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The Star Online: Lifestyle: Bookshelf

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The Star Online: Lifestyle: Bookshelf

Posted: 19 Apr 2014 09:00 AM PDT

A slim volume of intense short stories invites a second, maybe even a third, reading.

LORRIE Moore is an American writer. Although she has published three novels, she is better known for her short stories. She is the winner of numerous literary awards, including the O. Henry Award, The Irish Times International Fiction Prize for her collection of short stories, Birds Of America, and the REA Award for the Short Story. Bark is her fifth collection of short stories.

There are only eight stories in this collection, half of which have already been published elsewhere, which makes for quite a slim volume. With so few stories you might initially think that you don't get much bang for your buck – or book, as the case may be – but bang is exactly what you get.

Most of these stories hit the ground running, and you better start running too or you'll find it hard keep up. Some of the stories are paced at a breakneck, frenetic rush that rarely pauses for breath – one can't help wondering how much caffeine was involved in the writing process.

These stories are predominantly character driven. Apart from brief descriptions that conjure up some soulless urban or suburban setting, there is very little sense of place. These are principally stories about the difficulties and joys, but mostly difficulties, of the characters' relationships: relationships between men and women, older men and younger women, women and their children, women and their women friends, between the living and the dead. There are relationships that are morally dubious, relationships that have ended, or are starting, others that might have been.

The writer bores inside her characters' heads and reveals their hopes and aspirations and fears and fragilities. Though you sense in her writing that there is an undercurrent of wry humour, it is most effective when it, quite unexpectedly, bursts to the surface. I had quite a few genuine laugh-out-loud moments, but they wouldn't have been as funny if she hadn't managed to build tension so successfully. She uses humour like a pressure valve letting off steam.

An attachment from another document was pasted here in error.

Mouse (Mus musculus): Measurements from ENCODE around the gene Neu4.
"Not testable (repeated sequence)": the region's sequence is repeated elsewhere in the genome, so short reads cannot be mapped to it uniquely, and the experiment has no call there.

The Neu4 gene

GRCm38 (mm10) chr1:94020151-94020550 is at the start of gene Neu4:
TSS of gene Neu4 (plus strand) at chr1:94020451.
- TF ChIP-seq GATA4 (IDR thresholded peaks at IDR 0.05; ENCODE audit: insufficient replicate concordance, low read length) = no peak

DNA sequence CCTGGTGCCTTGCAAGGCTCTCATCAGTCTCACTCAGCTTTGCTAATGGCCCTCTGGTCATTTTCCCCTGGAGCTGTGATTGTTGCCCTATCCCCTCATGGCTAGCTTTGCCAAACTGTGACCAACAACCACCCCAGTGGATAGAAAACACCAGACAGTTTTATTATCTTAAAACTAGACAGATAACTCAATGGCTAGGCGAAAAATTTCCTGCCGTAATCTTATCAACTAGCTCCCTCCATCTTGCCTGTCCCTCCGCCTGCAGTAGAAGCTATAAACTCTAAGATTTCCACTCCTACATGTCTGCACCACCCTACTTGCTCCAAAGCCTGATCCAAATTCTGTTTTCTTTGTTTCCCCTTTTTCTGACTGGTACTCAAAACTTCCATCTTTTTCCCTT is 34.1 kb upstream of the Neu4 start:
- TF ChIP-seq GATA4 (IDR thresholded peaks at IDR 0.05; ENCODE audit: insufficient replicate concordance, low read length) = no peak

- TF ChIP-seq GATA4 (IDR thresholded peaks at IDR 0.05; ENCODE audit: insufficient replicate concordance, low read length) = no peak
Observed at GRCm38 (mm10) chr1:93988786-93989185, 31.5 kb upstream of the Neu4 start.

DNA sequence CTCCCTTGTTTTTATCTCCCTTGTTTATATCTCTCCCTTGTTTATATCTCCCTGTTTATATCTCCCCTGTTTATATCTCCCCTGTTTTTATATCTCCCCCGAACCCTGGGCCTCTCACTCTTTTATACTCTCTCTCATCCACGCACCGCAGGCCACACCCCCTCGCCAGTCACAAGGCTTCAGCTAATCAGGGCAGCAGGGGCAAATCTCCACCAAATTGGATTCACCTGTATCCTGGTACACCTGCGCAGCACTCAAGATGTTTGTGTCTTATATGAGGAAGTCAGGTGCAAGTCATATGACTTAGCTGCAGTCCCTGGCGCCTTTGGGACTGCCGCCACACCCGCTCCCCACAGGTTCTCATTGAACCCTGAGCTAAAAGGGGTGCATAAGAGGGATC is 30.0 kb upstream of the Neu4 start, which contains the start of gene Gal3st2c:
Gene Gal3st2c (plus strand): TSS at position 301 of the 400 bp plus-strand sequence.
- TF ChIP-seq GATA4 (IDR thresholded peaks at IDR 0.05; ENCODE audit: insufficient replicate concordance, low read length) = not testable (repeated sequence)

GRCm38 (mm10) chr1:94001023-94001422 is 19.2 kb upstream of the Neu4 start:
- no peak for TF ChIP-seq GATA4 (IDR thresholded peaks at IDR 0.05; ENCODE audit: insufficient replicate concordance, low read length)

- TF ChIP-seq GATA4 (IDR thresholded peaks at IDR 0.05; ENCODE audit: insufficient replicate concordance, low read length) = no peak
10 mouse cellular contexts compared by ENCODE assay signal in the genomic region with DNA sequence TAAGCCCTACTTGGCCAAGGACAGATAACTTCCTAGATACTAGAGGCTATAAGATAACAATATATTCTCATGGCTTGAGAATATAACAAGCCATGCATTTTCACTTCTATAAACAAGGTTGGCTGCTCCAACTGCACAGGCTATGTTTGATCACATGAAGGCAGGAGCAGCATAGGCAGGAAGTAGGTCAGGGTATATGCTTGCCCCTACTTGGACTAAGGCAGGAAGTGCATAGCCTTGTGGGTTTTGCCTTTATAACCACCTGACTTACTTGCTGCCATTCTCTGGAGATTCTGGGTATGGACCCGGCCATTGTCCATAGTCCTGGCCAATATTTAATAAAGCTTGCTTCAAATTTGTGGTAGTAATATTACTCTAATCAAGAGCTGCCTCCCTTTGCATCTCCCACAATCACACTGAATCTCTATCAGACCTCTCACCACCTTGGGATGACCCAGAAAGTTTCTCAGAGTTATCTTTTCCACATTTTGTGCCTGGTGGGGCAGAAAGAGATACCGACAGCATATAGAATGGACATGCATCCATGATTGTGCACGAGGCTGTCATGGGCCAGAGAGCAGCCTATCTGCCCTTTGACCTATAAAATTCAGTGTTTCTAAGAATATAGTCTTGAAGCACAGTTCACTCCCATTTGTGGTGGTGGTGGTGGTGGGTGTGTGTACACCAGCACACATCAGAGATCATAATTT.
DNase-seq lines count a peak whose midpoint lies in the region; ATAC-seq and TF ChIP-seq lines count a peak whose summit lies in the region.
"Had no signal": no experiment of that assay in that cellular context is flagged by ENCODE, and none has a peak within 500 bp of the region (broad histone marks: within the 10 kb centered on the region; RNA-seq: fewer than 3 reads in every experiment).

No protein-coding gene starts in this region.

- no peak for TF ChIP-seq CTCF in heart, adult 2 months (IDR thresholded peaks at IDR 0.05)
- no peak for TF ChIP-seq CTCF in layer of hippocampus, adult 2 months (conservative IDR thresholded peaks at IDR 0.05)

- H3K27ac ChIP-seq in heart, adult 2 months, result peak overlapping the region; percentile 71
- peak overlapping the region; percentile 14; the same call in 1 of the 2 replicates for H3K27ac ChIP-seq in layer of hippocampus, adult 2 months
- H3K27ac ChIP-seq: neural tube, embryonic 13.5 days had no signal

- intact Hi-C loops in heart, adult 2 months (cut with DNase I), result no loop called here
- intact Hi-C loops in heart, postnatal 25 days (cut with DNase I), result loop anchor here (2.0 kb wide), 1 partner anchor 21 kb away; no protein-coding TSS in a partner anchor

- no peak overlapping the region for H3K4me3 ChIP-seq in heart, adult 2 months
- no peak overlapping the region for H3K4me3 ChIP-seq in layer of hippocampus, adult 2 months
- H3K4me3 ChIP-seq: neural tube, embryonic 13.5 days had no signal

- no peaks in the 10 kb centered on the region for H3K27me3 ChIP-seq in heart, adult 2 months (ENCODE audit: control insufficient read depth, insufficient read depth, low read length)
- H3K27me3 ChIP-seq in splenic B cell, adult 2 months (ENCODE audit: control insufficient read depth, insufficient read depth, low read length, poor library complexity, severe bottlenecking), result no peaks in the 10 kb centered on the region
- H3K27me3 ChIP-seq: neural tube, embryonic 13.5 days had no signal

The stories are written in a world seen through world-weary eyes, eyes that have seen a lot, perhaps too much. Though there is no naïveté in her writing style, rather much the contrary, she still avoids falling into the trap of cynicism, although she hovers close to it at times. Ultimately though, there is a thread of idealism or hope in all these stories, a silver lining, perhaps neglected and tarnished silver, but even though it has lost some of its sheen, it is silver all the same.

Moore doesn't pull her punches, she doesn't mince her words. Instead she deftly fillets them right off the bone with precision and a razor sharp insight, and what at times is an irreverently malicious, but ultimately compassionate, gleam in her eye.

It's clear that Moore loves words and language. She plays around with rhymes, and puns on words and their different meanings. Like many of the stories, and the title of the book, there is a use of the inherent ambiguity and wordplay with the different meanings that words can have. While she doesn't quite take it to the extreme level of Will Self – in his deliberately ambiguously titled short story Scale, which manages to interweave many diverse meanings of the word into a coherent plot – there are similar explorations.

My favourite story in Bark is the longest, a story called Wings in which the female at first suspects, then hopes, then wishes her boyfriend would sell drugs. The title Wings might conjure up images of freedom and flight (an ambiguous word in itself) – and there is an element of both of those (or all three) in the story – but Moore also plays around with the architectural and theatrical aspects of the word.

In another story she puns on the months of March or May, and the book's title Bark, with its different definitions, comes back again and again through many of these stories. There is a line in the story Wings where one character referring to dogs says that "no bark is worse than a bite", forcing us to look at the old adage, for in truth, as she points out, even the worst bark is preferable to being bitten.

These eight stories resonate for a long time after reading. Due to their shortness and fast pace they might be hastily gobbled down, but despite that, they take some time to digest. The more I think of these stories after reading them, the more clever and intricate they seem. I suspect all these stories could bear at least a second reading without losing any of their power, a thesis I fully intend to put to the test. I enjoyed this book a lot and I think I will enjoy it even more when I read it next.


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